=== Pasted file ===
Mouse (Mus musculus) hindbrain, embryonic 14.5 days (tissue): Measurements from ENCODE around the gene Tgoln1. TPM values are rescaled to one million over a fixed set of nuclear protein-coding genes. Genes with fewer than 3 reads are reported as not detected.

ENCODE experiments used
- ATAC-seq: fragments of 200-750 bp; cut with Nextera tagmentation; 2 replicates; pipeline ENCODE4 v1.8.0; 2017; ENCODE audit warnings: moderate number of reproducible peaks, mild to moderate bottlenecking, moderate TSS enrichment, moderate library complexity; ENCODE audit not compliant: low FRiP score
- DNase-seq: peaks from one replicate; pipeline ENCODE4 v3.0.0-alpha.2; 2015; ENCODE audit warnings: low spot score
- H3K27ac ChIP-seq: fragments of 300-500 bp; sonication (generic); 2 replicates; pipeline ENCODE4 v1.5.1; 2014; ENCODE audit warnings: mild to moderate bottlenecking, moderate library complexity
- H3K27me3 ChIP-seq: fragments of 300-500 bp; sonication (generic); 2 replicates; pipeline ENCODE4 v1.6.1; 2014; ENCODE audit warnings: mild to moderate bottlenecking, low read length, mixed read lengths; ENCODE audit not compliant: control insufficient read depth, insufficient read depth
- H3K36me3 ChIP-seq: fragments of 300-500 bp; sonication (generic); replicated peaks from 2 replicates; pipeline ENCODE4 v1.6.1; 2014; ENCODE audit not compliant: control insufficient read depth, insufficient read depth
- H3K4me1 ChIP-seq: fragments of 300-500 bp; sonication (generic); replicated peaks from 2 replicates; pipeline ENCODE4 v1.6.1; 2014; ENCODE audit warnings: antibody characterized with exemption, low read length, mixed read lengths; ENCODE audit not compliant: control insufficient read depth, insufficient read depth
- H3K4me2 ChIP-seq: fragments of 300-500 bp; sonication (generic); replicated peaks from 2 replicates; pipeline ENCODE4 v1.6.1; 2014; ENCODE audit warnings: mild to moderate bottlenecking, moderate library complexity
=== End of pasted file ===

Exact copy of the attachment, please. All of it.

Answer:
Mouse (Mus musculus) hindbrain, embryonic 14.5 days (tissue): Measurements from ENCODE around the gene Tgoln1. TPM values are rescaled to one million over a fixed set of nuclear protein-coding genes. Genes with fewer than 3 reads are reported as not detected.

ENCODE experiments used
- ATAC-seq: fragments of 200-750 bp; cut with Nextera tagmentation; 2 replicates; pipeline ENCODE4 v1.8.0; 2017; ENCODE audit warnings: moderate number of reproducible peaks, mild to moderate bottlenecking, moderate TSS enrichment, moderate library complexity; ENCODE audit not compliant: low FRiP score
- DNase-seq: peaks from one replicate; pipeline ENCODE4 v3.0.0-alpha.2; 2015; ENCODE audit warnings: low spot score
- H3K27ac ChIP-seq: fragments of 300-500 bp; sonication (generic); 2 replicates; pipeline ENCODE4 v1.5.1; 2014; ENCODE audit warnings: mild to moderate bottlenecking, moderate library complexity
- H3K27me3 ChIP-seq: fragments of 300-500 bp; sonication (generic); 2 replicates; pipeline ENCODE4 v1.6.1; 2014; ENCODE audit warnings: mild to moderate bottlenecking, low read length, mixed read lengths; ENCODE audit not compliant: control insufficient read depth, insufficient read depth
- H3K36me3 ChIP-seq: fragments of 300-500 bp; sonication (generic); replicated peaks from 2 replicates; pipeline ENCODE4 v1.6.1; 2014; ENCODE audit not compliant: control insufficient read depth, insufficient read depth
- H3K4me1 ChIP-seq: fragments of 300-500 bp; sonication (generic); replicated peaks from 2 replicates; pipeline ENCODE4 v1.6.1; 2014; ENCODE audit warnings: antibody characterized with exemption, low read length, mixed read lengths; ENCODE audit not compliant: control insufficient read depth, insufficient read depth
- H3K4me2 ChIP-seq: fragments of 300-500 bp; sonication (generic); replicated peaks from 2 replicates; pipeline ENCODE4 v1.6.1; 2014; ENCODE audit warnings: mild to moderate bottlenecking, moderate library complexity